Seasonal Allergies and the Food Connection

March 30, 2014

 

Seasonal Allergies and the Food Connection

 Patty_Allergies                      

Ahh…Spring!  The sun is shining, the birds are singing and the flowers are in full bloom.  As refreshing and beautiful as this season is, it can also be a difficult time for allergy sufferers.  Allergic rhinitis, also known as hay fever, affects millions of people every year.  For seasonal allergies, the immune system reacts to airborne pollens, typically in the spring and summer, and mold spores in the fall and winter.  Symptoms can include itchy, red, watery eyes, runny nose, sneezing, headache, wheezing, fatigue, low grade fever, “brain fog” and even joint pain.  People with allergies tend to have hyper-sensitive immune systems, and it is important to support and regulate the immune system to minimize symptoms.

So how does what we eat play a role in how bad our seasonal allergy symptoms may be?  Experts recognize that food intolerances seem to be connected with seasonal allergies.  Furthermore, certain foods support our immune system, while others tend to compromise it.  Simply put, it is a matter of ‘overload’ for our immune systems.  The immune system overreacts to harmless substances that enter the body.   A chain of chemical reactions occurs, producing chemicals including histamines that are released and trigger allergic symptoms.  Diet can help by controlling inflammation of our air passages and preventing food allergy reactions that can trigger allergies and asthma.

Food allergies or intolerances are common, yet are often hidden.  However, at times when our bodies are confronted with other allergens (pollen, dust, mold, etc.) or life stressors (poor eating habits, not getting enough sleep, etc.) the hidden allergies may be activated.  What happens is that the immune system is working overtime to fight off all of the ‘invaders’, the body’s resistance then breaks down, and physical symptoms surface.  In addition to food allergies, there are often chemical substances in our foods that are difficult for our bodies to process.  This adds to the immune system overload that we experience.

Concomitant allergies are those foods that cause reactions when other allergens such as pollen, dust or mold are also present.  Some plants have related food allergies, for example, eating grains such as wheat when ragweed is at its peak can trigger an allergic reaction.  Surprisingly, concomitant food reactions can occur up to six weeks after the end of the pollen season.

What can we do to minimize the allergic response?  First, clean up the diet.   Reduce foods in the diet that tend to increase inflammation including saturated animal fats from meat and dairy products, and refined foods including white flour and sugar.  For general health and to reduce the allergic overload, be watchful of possible food allergens in the diet.  Common problematic foods include dairy, corn, wheat, soy, peanut, citrus, nuts and shellfish.  Caffeine, alcohol and tobacco intake can also contribute to immune system overload.  By reducing offenders, the immune system is less burdened and therefore better able to manage potential allergens more effectively.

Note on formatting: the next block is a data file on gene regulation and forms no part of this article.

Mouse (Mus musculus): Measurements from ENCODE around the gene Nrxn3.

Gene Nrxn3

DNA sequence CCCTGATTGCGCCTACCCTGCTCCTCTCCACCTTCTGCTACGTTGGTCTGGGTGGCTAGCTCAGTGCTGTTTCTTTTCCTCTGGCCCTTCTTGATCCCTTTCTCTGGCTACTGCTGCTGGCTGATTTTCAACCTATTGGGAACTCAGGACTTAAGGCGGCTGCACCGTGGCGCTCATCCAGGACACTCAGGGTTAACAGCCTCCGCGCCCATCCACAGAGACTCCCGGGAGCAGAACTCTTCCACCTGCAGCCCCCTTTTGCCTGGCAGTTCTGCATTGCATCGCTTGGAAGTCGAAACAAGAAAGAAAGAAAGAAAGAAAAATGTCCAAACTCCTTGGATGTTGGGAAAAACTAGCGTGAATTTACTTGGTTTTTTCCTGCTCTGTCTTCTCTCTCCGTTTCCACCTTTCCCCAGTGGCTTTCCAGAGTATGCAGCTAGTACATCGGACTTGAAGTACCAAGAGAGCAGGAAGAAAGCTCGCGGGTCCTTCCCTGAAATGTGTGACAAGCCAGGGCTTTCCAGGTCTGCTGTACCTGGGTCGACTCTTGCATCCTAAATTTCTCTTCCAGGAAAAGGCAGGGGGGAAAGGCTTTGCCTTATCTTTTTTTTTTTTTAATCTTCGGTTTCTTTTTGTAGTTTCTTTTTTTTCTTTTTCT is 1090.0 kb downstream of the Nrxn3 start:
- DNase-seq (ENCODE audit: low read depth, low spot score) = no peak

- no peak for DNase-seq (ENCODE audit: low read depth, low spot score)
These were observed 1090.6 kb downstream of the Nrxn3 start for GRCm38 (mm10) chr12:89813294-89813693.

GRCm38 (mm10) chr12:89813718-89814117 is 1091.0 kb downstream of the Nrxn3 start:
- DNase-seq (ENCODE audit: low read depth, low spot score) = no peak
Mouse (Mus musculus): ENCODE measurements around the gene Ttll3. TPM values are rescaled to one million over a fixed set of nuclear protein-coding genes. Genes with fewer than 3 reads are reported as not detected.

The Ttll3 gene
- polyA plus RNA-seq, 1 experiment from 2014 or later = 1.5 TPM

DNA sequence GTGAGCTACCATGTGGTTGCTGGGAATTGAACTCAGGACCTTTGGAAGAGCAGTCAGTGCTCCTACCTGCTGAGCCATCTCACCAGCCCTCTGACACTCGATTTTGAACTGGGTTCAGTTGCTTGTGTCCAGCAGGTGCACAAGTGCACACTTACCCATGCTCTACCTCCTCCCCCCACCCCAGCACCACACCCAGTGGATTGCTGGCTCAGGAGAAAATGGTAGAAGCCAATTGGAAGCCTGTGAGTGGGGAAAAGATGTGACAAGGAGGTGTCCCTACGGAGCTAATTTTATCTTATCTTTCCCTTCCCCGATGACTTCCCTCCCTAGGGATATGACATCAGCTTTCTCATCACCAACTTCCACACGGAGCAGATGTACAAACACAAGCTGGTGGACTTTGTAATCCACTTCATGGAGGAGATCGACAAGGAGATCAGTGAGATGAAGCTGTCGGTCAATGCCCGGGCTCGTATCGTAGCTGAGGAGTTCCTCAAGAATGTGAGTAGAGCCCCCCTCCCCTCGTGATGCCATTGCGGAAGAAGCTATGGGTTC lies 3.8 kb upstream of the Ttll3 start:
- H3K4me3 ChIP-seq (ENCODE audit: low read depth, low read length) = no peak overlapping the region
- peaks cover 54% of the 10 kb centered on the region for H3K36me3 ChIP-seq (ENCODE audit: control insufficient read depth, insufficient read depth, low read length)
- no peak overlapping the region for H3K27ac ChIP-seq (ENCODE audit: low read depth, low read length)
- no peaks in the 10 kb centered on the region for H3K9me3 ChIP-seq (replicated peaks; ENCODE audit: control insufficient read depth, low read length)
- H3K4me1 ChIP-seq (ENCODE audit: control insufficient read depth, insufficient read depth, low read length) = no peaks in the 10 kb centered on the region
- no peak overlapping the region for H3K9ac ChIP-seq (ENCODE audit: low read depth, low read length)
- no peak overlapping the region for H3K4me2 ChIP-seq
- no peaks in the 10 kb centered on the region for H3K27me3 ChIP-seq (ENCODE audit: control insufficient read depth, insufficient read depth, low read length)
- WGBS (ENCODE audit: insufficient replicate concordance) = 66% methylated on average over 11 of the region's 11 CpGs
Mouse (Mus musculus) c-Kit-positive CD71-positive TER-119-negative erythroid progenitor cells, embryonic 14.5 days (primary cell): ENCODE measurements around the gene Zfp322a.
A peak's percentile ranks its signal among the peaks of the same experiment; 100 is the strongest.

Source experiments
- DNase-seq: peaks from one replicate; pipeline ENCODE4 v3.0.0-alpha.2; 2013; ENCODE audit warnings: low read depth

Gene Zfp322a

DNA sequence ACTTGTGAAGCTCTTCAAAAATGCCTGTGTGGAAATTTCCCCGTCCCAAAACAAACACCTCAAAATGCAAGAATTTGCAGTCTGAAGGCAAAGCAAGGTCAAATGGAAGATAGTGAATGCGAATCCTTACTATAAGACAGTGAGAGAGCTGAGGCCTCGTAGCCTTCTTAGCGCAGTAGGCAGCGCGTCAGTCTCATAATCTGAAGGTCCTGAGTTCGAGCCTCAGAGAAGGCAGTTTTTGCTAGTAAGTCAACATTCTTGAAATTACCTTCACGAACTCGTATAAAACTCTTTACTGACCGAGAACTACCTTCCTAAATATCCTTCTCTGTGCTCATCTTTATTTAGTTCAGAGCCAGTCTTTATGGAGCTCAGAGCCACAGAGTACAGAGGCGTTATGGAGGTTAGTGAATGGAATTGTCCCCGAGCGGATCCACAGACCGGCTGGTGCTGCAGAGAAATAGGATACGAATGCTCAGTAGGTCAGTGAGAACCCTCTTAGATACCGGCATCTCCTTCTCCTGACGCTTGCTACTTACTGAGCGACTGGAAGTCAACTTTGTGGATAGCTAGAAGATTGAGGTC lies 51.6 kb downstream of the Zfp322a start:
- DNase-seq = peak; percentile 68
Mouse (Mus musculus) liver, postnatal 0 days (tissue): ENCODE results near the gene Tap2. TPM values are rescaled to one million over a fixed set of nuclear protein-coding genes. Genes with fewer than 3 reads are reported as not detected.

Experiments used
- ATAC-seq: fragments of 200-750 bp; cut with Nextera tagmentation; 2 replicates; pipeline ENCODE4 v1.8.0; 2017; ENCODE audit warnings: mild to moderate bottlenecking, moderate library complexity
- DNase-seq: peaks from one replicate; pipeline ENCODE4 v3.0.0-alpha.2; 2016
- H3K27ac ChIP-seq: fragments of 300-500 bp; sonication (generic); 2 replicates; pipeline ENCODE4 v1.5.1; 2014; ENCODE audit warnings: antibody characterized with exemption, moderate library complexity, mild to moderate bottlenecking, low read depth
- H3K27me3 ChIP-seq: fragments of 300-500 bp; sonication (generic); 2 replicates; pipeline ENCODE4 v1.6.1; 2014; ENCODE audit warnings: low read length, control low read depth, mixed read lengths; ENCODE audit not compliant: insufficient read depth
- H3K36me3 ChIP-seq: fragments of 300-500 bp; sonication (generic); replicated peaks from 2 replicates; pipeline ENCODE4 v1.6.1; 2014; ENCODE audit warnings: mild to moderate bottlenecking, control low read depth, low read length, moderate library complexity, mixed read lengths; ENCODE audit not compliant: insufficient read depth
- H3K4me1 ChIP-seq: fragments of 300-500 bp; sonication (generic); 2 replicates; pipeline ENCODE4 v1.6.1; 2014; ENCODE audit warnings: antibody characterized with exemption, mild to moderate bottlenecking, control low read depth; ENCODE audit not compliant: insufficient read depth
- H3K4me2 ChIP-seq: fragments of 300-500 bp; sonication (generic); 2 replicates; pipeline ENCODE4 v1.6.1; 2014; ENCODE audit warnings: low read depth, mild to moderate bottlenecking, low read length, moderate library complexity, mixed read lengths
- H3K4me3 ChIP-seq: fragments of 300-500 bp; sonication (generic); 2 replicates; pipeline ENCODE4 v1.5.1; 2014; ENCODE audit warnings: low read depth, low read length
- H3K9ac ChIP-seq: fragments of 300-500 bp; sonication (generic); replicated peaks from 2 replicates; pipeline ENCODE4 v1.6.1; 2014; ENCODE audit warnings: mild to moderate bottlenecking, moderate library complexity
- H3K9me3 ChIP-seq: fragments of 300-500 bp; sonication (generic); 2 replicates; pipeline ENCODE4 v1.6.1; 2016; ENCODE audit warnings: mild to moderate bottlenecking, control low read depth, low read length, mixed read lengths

Here are some healthful additions to the diet that can be important in the management of seasonal allergies:

  • Bioflavonoids, such as quercetin, can reduce allergic reactions by having an  antihistamine effect and reducing inflammation.  Apples, berries, red grapes, red onion and black tea are among the foods that are high in this beneficial nutrient.
  • Vitamin C, also a natural antihistamine, is abundant in foods such as citrus fruits, bell peppers, strawberries, broccoli, tomatoes and leafy green vegetables.
  • Mixed carotenoids reduce inflammation and aid in reducing allergic response.  They are found naturally in red, yellow and dark green fruits and vegetables.
  • Omega-3 fats, found in fish oil, nuts and seeds also reduce inflammation of the air passages.
  • Spicy foods, including cayenne pepper and ginger, thin mucus

secretions and clear nasal passages.

  • Increasing fiber which supports a healthy and active colon, can decrease food sensitivities and lessen the burden on the immune system, therefore reducing the impact of seasonal allergies.
  • Drinking clean water, about one-half of our body weight in ounces per day can thin mucus secretions and hydrate mucous membrane tissues.

Optimal nutrition, including maintaining healthy eating habits and addressing suspected food allergies can be an important key to managing seasonal allergies.  A holistic approach can not only help to alleviate or reduce allergy symptoms, but also helps to address the underlying cause of an overactive immune system.  Many people find that by avoiding food intolerances and eliminating or minimizing processed foods, problems with environmental allergies often improve.  And that, in itself, adds to the beauty of the season.

 

Written by: Patty Canton with HealthSmart! Consulting

http://healthsmartconsult.com/

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